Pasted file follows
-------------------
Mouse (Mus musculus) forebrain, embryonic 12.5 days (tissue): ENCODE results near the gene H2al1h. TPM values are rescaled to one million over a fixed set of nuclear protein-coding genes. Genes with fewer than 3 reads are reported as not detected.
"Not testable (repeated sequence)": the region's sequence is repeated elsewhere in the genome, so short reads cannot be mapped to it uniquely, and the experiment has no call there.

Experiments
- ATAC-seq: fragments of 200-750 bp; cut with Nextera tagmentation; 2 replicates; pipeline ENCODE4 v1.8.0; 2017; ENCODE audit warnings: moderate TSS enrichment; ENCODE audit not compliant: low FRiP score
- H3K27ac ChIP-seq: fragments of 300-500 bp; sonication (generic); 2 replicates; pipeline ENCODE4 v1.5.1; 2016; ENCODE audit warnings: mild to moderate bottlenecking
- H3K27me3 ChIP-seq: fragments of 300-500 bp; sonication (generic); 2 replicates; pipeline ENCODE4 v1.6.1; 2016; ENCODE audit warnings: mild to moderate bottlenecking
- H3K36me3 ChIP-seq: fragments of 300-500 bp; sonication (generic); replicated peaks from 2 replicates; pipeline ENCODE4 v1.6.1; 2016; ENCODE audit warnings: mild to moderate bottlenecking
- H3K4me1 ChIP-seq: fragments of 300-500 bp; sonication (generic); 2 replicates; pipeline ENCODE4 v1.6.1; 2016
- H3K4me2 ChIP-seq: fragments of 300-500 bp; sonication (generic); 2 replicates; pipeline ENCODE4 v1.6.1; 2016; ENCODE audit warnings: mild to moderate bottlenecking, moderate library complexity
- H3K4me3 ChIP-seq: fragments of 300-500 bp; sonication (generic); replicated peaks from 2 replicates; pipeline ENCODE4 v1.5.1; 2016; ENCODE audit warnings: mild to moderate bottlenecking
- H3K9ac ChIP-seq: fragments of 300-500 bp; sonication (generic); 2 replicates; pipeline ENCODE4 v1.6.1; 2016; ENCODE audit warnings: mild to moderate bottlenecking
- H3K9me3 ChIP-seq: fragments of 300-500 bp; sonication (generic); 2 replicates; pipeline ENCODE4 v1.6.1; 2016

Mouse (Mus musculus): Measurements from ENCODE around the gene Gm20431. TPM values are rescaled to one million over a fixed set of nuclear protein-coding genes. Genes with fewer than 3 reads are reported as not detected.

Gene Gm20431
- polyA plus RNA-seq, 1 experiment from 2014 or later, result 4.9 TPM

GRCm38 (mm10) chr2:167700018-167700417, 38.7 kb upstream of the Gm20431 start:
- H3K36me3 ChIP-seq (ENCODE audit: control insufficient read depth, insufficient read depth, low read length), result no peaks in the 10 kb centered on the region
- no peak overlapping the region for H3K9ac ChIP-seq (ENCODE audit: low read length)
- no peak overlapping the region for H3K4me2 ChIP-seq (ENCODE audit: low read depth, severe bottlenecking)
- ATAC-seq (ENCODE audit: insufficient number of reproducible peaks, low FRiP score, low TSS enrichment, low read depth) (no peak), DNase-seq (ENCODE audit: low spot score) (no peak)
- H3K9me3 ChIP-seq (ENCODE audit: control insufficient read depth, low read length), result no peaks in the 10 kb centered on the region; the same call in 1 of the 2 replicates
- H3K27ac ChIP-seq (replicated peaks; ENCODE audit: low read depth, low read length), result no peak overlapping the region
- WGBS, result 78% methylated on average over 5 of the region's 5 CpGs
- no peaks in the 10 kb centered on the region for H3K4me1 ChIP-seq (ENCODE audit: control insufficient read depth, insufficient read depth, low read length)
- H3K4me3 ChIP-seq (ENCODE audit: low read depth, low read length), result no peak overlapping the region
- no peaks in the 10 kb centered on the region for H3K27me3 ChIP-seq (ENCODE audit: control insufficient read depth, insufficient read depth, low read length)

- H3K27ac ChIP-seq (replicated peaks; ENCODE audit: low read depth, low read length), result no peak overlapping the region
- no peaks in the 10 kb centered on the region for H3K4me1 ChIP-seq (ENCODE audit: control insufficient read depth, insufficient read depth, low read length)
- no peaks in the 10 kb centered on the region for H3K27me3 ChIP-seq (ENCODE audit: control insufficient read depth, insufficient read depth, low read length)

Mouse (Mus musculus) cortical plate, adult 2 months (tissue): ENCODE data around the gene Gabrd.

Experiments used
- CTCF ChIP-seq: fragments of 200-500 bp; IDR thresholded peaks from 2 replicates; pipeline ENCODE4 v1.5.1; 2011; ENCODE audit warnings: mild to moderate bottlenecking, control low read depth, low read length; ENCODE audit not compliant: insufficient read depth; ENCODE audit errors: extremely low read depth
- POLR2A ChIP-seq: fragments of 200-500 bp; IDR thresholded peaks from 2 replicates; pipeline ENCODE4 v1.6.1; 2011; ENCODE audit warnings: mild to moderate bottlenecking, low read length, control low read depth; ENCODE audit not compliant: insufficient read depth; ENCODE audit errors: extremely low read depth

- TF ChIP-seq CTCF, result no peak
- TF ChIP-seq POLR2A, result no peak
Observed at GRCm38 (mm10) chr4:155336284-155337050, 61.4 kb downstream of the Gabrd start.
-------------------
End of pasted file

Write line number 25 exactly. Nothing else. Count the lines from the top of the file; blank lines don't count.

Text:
- H3K4me3 ChIP-seq (ENCODE audit: low read depth, low read length), result no peak overlapping the region